As a centre of such rich military and religious history, Rome is a city with a wealth of vibrant culture and opportunities to explore. The Vatican City boasts spectacular architecture, (with Michelangelo’s famous artwork displayed in the Sistine Chapel), and is one of the city’s top tourist attractions, whilst the impressive Colloseum depicts the wealth of imperial Roman architecture in the city. As well as the city’s visual aesthetics, Rome also boasts some of the best of Italy’s famous cuisine. Predictably, in the 2014 expat survey, Italy was ranked 2nd for the best diet and enjoying the local food. It is unsurprising that Rome is a popular destination for tourists who appreciate art and architecture, but living in the Italian capital brings its own challenges.
Image Source: Creative Commons: Carlo Mirante
As with any city, some may find Rome’s fast paced life and busy streets slightly overwhelming, and expats in Rome comment that living in the bustling city is very different to visiting it for a city break. The road system can be one of the most congested in Europe and with bikers weaving in and out of traffic you’ll need your wits about you to keep up with locals.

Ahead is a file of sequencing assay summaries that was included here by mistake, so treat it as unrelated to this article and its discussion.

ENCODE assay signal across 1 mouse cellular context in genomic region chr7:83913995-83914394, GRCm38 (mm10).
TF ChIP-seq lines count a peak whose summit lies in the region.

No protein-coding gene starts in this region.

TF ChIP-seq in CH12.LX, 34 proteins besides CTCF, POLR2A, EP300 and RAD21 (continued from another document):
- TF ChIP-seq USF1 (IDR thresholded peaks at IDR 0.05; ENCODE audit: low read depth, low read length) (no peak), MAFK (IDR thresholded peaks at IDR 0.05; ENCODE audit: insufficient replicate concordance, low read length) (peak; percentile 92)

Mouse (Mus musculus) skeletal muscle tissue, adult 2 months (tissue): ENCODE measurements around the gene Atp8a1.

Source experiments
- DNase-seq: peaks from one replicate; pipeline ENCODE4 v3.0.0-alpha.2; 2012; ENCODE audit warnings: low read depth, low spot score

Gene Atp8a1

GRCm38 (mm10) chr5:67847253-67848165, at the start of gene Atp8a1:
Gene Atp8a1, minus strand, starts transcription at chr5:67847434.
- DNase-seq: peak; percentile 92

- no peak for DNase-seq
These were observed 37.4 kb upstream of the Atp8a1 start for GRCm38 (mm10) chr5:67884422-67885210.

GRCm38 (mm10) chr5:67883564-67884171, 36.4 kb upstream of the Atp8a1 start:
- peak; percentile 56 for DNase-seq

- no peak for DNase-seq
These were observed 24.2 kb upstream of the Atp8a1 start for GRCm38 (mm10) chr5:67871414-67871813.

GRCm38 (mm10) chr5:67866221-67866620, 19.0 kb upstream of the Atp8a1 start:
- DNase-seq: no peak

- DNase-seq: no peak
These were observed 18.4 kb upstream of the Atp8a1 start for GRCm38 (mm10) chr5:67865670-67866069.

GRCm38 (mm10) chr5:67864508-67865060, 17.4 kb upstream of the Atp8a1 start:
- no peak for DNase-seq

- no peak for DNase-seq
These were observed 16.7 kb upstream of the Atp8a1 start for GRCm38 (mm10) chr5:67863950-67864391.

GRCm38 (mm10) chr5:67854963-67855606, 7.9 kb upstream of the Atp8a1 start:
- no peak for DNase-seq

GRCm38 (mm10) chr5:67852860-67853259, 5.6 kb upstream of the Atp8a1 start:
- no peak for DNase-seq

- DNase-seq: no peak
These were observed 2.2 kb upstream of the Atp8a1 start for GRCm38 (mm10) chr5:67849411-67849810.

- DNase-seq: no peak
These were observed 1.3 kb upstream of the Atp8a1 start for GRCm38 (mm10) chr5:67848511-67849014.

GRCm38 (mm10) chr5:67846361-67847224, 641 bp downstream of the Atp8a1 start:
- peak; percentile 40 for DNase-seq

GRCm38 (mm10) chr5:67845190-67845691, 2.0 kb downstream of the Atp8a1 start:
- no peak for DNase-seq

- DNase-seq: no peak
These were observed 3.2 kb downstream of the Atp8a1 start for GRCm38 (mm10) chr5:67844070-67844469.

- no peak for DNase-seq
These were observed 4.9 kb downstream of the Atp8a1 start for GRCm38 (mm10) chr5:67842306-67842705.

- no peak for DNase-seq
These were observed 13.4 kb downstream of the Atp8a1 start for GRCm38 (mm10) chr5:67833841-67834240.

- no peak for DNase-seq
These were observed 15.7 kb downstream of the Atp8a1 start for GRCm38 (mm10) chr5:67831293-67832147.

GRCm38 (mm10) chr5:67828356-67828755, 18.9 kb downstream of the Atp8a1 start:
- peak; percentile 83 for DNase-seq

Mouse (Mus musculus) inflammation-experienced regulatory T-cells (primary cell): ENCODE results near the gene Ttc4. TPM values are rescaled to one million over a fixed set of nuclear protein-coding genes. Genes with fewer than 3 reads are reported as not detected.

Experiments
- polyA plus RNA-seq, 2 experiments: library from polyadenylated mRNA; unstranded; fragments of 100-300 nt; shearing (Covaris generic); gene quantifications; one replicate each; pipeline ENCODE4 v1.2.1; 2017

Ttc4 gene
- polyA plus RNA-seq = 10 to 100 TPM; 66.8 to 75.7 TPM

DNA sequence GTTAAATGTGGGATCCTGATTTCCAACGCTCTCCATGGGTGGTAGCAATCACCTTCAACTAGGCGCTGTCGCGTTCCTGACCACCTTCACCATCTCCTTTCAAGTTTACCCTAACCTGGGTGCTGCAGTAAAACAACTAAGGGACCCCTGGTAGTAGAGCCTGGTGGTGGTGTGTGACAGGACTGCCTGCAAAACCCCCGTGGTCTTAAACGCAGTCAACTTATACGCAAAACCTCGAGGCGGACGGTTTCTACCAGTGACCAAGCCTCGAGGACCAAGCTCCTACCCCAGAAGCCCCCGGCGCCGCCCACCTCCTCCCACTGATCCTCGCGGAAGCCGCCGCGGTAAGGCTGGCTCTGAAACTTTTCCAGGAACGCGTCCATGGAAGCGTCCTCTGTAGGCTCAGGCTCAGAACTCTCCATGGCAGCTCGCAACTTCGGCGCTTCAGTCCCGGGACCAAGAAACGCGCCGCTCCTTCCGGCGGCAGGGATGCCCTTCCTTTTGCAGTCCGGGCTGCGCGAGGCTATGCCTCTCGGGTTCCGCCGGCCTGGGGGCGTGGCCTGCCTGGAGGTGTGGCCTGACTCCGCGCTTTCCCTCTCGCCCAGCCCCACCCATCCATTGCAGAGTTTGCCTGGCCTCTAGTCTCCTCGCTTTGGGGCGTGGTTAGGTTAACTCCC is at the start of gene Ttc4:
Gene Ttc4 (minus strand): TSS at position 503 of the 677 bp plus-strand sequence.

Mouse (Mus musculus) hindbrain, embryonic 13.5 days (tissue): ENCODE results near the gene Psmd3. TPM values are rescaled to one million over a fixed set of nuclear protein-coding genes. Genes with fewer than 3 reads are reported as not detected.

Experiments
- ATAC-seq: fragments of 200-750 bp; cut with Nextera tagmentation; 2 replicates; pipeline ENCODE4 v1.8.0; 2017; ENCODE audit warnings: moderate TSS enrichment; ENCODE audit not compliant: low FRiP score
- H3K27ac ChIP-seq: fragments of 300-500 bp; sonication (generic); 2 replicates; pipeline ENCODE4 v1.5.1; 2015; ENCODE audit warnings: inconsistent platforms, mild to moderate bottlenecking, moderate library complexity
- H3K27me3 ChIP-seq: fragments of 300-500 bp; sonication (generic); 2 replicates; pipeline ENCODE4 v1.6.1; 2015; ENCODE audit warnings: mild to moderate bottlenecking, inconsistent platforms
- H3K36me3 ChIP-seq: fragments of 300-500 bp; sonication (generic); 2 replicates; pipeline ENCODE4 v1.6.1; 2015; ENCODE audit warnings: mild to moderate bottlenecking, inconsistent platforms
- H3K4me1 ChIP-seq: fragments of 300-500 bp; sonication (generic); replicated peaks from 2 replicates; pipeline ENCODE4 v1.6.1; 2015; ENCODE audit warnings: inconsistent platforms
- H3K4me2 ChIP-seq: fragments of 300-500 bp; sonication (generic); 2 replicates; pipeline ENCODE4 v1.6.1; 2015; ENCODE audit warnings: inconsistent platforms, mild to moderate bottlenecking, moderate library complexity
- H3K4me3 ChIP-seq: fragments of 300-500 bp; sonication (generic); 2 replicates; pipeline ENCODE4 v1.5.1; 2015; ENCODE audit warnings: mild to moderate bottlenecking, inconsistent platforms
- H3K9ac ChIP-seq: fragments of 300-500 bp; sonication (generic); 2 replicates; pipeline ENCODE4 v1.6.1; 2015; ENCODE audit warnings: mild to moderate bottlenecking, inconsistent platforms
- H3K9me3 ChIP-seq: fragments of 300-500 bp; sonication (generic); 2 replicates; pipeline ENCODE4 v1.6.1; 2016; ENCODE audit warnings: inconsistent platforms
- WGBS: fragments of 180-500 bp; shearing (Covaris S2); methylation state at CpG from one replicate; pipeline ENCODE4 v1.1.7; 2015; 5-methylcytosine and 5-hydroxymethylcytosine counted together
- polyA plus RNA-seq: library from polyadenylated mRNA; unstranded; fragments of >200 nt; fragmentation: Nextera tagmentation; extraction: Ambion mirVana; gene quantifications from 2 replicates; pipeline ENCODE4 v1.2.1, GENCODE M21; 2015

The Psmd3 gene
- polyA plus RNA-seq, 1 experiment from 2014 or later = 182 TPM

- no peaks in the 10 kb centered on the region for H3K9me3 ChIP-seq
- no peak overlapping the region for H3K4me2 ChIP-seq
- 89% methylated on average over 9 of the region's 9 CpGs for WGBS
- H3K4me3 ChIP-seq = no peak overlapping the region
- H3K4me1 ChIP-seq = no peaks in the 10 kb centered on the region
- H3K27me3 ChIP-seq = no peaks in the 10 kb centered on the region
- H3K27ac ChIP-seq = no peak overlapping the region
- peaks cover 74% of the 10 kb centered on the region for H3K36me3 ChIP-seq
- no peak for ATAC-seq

It is possible you might suffer a bit of a culture shock - Rome is very laid back and less service-orientated. A custom which has tended to impact people entering workplaces in Rome for the first time is ‘La Pausa’; similar to the siestas of the Spanish, in Rome businesses take around 3 hours for lunch. Try not to get frustrated with the slower pace of business in Rome; really embrace the mind-set of “When in Rome”, and enjoy that ‘La Pausa’!
Image Source: Creative Commons/ Anselmo Sousa
Although expats comment it is possible to get by without learning Italian, they recommend that an ability to understand and speak the language will help build friendships with locals and allow you to really immerse yourself within the city. One expat told us, “Learn the language and do not confuse living here with a holiday in Italy”. Encouragingly, the 2014 Expat Explorer survey ranked the Italian language very highly (2nd place) for ease of learning. However, if you are feeling particularly homesick, there is a large expat community in Rome who are said to have a lively social scene – so there should always be someone you can speak to!
Image Source: Creative Commons: Jean Pierre FLEAU
Like any capital city, Rome is big, and its residential districts vary. Younger people looking to be at the heart of the buzz of city life generally live in the areas of Trastevere and Prati, which are close to the city centre and full of trendy restaurants and chic boutiques. For expats with young children, Aventino, Monteverde and Balduina are ideal; located in Rome’s famous hills, the areas are quieter and are less congested.
Overall those who relocate to Rome have a very positive experience, with the magic of Rome outweighing any difficulties of adapting to city life.